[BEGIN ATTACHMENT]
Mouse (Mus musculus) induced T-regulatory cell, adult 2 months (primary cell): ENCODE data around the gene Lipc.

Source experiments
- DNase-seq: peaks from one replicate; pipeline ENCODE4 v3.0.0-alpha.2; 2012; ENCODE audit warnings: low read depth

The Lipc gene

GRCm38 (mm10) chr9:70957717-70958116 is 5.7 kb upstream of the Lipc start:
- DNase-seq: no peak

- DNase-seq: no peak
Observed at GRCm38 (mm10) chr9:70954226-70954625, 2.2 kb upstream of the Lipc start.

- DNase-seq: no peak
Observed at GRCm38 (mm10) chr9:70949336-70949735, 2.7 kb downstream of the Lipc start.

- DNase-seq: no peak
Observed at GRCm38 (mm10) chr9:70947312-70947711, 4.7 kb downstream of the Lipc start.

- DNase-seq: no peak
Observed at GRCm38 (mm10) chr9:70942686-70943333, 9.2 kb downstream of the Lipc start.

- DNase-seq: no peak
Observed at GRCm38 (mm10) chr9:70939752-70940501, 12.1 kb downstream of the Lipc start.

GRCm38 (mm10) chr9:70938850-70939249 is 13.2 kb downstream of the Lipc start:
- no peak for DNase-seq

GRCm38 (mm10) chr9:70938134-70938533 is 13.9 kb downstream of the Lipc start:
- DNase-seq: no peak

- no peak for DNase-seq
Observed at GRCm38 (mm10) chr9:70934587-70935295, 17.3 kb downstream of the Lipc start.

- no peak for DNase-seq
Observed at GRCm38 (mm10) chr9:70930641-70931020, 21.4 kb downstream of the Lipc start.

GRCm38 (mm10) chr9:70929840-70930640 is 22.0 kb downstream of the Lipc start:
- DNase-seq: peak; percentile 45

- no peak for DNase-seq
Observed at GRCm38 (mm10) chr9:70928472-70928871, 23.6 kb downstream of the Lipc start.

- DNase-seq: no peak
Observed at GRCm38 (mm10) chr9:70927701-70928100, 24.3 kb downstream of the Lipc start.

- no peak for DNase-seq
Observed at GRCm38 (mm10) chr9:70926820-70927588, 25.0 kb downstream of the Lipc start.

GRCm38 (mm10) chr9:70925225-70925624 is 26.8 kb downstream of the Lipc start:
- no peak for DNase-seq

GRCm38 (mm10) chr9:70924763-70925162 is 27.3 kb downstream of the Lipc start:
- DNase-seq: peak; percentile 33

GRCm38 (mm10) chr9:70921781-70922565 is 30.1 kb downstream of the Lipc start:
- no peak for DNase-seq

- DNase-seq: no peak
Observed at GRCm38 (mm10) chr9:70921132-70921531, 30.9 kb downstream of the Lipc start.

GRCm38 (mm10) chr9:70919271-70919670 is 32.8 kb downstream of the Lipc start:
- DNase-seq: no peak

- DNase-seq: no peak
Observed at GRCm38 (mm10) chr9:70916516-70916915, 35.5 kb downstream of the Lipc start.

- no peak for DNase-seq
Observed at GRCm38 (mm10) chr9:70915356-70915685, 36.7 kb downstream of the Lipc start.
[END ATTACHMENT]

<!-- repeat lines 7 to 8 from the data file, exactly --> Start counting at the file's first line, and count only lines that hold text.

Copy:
- DNase-seq: no peak
Observed at GRCm38 (mm10) chr9:70954226-70954625, 2.2 kb upstream of the Lipc start.